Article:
When a Fuel Cell operates it produces electrical power and by-products — Water and Heat.

It prompts the question then — can one drink the water produced by a Fuel Cell?

Think of an IC engine first, such as one in your car. When an IC engine operates it produces mechanical power and by-products — CO2 and Water (which comes out as hot water vapour). This mixture would normally not be poisonous to humans. CO2 dissolves easily in water and is non-poisonous to humans. In fact, water charged with high pressure CO2 is sold as soft drinks eg colas anyway. Yet, visualizing yourself drinking a glass full of IC engine exhaust is a repulsive and a nauseating thought. This is because with inefficiencies in combustion, the by-product is loaded with exhaust gases like NOx, CO, soot, unburnt hydrocarbons, aldehydes ketones, polyaromatics and nitro-olefins. This cocktail of gases is poisonous.

So how much Water is produced by a Fuel Cell?

This is the Fuel Cell equation:

So for every kg of Hydrogen spent, 9 kgs of Water — clear H2O — is produced, that is 9 litres.

Example — Toyota Mirai on a 100km road trip

Now consider a real-life example to see whether a useful quantity of water is produced when a Fuel Cell is operated.

With the push towards Net-Zero an increasing number of auto manufacturers have announced Hydrogen-based Fuel Cell cars (or FCEVs). Pioneers amongst them is Toyota with its hallmark Toyota Mirai.

Recently Toyota Mirai set a new world mileage record in France, traveling 1,003 kms on a single tank (5.6 kg of Hydrogen), with no special driving technique other than common person driving.

Now Toyota’s own website claims a mileage of ~400 miles (650 kms) on a full tank (5.6 kg). Between these two mileage figures, the equivalent quantity of Hydrogen spent per 100 km = 0.55 kg to 0.85 kg of Hydrogen.

This would produce between ~5 to 7½ litres of water for every 100km trip, or 50–75 ml per km, (a cup every 5 kms) and overall a full tank will produce 50 litres of water (5.6kg x 9 ltrs/kg).

How to catch the Fuel Cell Water?

Before one can access this water, it needs to be caught. In this instance, Toyota Mirai solves the problem easily. It catches the water till its on-board water tank is full and any further water produced is let off while driving. On the dashboard is a button “H2O” which when pressed will empty or purge the on-board water tank.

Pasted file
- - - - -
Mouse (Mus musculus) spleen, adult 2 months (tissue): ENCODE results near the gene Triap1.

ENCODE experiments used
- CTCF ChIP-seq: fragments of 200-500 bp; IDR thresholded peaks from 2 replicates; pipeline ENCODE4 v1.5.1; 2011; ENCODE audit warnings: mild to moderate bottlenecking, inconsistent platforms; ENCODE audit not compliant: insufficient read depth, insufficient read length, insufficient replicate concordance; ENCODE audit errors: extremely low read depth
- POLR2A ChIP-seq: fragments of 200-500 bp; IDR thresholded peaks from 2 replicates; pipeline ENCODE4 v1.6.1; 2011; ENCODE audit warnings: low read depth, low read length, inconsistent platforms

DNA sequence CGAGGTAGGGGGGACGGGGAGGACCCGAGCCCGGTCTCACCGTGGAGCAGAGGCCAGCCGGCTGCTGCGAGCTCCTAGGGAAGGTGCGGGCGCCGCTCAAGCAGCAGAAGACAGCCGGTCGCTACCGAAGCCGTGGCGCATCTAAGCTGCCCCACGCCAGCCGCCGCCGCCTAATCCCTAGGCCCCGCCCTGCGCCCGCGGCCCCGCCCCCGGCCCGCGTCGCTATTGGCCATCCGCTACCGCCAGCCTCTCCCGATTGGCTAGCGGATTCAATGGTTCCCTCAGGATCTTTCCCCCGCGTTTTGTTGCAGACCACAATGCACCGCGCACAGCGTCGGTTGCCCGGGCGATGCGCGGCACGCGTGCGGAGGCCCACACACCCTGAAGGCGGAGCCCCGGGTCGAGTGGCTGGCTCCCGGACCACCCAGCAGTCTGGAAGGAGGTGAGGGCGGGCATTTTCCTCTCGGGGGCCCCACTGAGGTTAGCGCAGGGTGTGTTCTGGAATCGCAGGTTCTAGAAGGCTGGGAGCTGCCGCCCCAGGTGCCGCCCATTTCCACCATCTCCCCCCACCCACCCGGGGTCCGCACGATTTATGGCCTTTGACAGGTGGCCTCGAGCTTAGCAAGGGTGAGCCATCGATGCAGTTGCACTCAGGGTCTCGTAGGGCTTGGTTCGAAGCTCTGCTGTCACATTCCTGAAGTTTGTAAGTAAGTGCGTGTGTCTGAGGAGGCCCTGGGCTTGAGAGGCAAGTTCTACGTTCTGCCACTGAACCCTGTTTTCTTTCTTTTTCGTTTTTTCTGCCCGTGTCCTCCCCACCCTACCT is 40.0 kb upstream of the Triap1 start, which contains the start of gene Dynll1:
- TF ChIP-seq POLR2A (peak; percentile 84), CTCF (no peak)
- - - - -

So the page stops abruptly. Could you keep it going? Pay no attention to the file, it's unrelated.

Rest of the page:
Credit source —

Is the Fuel Cell Water clean enough to drink?

This is the fundamental question. The fuel-cell water is pure as seen in the equation above, so the fuel cell process itself will not pollute the water. If any impurities get into this water it will be due to the storage tank or during its discharge if the tailpipe is not clean, which is possible if it collects dust on the rim as the car travels on dirty roads.

The dirt problem could easily be solved by attaching to the rim a sieve curved backwards to prevent any dirt entering the hole.

Credit source — Browning

There have been many instances now with several YouTubers [Browning, CNN, McLeod] capturing and reacting as they drink water from the tailpipe. There is even a Drinking Water Challenge now running. By all accounts the reports are the water is warm but totally drinkable.

How about Water produced from Hydrogen-batteries at home?

Cars or FCEVs are not the only applications of Fuel Cells. Fuel Cells are now serving as energy sources to complement or supplement or even completely replace home batteries that are usually charged with Solar energy.

When such a home battery is operated, water will be produced. Can a home- owner use this water? Of course, the answer would be “YES” as it is expected to be clean. Around the house there is any number of uses for such water — whether for drinking, gardening, cleaning, etc.

It is also possible that this water can be re-used within the battery unit by strapping an Electrolyzer and using Solar energy to produce Hydrogen by splitting this water. This way one can re-cycle the water and generate Hydrogen in on-going manner with energy difference filled in by Solar!

Fuel Cell — let’s drink to it! Cheers x 3!

Sandeep Chandra



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Sandeep Chandra

Interests and stakes in Renewable Energy, Green Hydrogen, Batteries, EVs, FCEVs and Hybrid EVs, Data Science